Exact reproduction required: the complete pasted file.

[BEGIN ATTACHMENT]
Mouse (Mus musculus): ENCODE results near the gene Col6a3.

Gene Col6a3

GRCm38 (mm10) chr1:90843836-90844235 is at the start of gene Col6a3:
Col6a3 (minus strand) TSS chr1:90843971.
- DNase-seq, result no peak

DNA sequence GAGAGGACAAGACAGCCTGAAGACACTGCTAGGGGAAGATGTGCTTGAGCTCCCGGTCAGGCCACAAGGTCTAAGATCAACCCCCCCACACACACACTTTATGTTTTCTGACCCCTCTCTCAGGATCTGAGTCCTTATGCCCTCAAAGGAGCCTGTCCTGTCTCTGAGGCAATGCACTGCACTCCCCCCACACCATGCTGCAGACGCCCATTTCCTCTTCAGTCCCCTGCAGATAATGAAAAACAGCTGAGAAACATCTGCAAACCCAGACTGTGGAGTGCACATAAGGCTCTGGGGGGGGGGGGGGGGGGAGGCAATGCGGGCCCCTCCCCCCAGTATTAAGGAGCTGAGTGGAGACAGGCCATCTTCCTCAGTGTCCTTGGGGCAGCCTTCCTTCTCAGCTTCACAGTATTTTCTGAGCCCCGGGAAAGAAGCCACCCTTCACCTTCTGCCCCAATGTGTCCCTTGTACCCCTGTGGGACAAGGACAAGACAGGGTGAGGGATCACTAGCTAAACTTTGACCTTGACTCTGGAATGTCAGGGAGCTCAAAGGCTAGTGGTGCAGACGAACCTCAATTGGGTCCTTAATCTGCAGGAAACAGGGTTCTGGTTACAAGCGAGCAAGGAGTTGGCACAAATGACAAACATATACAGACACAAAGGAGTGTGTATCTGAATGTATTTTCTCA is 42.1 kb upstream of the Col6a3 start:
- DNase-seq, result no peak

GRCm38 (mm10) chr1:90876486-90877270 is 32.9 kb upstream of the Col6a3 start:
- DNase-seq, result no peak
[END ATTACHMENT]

Mouse (Mus musculus): ENCODE results near the gene Col6a3.

Gene Col6a3

GRCm38 (mm10) chr1:90843836-90844235 is at the start of gene Col6a3:
Col6a3 (minus strand) TSS chr1:90843971.
- DNase-seq, result no peak

DNA sequence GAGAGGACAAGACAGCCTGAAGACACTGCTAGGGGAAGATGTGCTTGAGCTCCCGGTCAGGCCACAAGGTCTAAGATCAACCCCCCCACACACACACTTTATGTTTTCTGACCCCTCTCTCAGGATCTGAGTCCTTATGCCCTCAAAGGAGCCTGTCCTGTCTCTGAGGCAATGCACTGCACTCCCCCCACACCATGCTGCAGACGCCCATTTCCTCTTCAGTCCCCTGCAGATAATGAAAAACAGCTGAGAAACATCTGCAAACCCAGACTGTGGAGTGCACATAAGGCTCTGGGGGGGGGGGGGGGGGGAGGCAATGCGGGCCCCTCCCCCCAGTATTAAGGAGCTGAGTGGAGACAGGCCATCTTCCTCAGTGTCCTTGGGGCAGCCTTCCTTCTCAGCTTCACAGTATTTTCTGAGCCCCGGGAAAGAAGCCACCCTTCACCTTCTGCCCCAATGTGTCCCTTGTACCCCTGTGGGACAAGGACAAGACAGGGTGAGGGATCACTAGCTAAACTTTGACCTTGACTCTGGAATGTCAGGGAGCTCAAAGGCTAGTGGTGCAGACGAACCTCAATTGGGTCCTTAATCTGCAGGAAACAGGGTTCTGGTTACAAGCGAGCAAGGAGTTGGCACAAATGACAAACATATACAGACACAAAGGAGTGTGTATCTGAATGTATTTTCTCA is 42.1 kb upstream of the Col6a3 start:
- DNase-seq, result no peak

GRCm38 (mm10) chr1:90876486-90877270 is 32.9 kb upstream of the Col6a3 start:
- DNase-seq, result no peak